12 Out Of 71 M'sians Tested Positive For Cannabis After Returning From Thailand

Police conducted random tests on individuals who returned to Malaysia via the border entry points at Wang Kelian and Padang Besar.

Cover image via New Straits Times

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12 out of 71 Malaysians returning from Thailand were found to be positive for cannabis as a result of a random screening done by the police in July

According to Utusan Malaysia, the police conducted the test at the border entry points of Wang Kelian and Padang Besar in Perlis on 23 July, following the decriminalisation of cannabis in Thailand on 9 June.

Perlis police chief Datuk Surina Saad stated that during the border screening operation, the police performed inspections on 96 individuals, 71 of whom were subjected to urine testing, and 12 of them tested positive for marijuana.

The authorities urged Malaysians to avoid drug use at all costs when travelling to countries that have legalised cannabis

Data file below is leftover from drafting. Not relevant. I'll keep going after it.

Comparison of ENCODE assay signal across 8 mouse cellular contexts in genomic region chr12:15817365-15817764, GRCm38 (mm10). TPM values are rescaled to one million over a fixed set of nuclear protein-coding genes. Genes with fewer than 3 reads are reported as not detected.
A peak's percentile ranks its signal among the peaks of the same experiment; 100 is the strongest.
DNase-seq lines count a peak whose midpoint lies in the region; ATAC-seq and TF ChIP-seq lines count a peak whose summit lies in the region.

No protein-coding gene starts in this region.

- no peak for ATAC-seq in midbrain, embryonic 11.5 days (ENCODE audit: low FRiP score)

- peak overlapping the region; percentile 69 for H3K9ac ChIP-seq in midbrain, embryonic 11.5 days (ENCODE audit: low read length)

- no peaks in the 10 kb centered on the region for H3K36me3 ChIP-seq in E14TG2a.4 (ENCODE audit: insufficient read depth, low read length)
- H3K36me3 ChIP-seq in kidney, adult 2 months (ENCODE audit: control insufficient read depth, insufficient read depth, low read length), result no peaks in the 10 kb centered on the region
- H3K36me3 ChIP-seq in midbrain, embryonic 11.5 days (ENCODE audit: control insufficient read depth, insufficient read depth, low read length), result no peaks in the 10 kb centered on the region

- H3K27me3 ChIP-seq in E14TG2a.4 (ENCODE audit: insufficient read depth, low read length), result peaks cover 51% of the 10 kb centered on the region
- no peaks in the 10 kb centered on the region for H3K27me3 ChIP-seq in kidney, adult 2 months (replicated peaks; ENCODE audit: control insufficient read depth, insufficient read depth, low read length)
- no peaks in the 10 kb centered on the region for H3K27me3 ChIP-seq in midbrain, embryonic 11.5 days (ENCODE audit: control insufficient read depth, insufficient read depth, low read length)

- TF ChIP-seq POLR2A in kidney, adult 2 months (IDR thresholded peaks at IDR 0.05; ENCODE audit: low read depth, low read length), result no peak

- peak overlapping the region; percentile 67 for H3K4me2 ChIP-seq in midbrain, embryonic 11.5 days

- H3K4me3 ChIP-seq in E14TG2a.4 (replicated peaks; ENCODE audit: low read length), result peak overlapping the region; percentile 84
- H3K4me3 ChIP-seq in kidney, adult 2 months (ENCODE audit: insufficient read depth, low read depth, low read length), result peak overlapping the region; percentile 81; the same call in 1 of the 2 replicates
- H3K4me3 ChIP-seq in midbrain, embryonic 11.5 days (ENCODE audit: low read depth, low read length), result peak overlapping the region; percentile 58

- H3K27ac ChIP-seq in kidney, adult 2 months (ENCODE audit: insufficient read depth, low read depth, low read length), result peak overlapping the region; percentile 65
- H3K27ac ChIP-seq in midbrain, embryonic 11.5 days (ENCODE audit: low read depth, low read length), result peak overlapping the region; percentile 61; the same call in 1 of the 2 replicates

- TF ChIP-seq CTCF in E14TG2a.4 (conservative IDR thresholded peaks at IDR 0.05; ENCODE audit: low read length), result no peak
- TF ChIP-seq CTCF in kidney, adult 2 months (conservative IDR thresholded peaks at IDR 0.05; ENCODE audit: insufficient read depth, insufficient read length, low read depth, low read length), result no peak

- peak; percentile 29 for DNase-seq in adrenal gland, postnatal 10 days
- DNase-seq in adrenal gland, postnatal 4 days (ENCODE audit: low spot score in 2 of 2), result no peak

Surina added that anyone who intentionally tries to take drugs or any cannabis-related substance that induces hallucinations will be prosecuted under the Dangerous Drugs Act 1952.

"Individuals who bring in cannabis-based items in big amounts will also be charged under the same act for drug possession or drug trafficking," Surina said.

She went on to say that it would be difficult to do a screening test for each visitor of countries that legalised drugs as there would be legal implications.

She added that the authorities must have reasonable doubts before arresting and requesting a urine screening test from a suspect

"Taking urine randomly on the basis of suspicion that a person has just visited a country that has legalised drugs is unreasonable and it is highly likely that civil action will be taken against the authorities for abuse of power," Surina said.

She warned that all newly returned tourists need to remember that drugs taken overseas can remain in the body for a period of time and if caught after a few days upon their return, they can still be considered to have used drugs.

In August, Health Minister Khairy Jamaluddin paid a visit to Thailand to study the possibility of legalising cannabis for medical use in Malaysia:

Meanwhile, in February, a former Malaysian diplomat was apprehended by police after being suspected of owning a cannabis farm: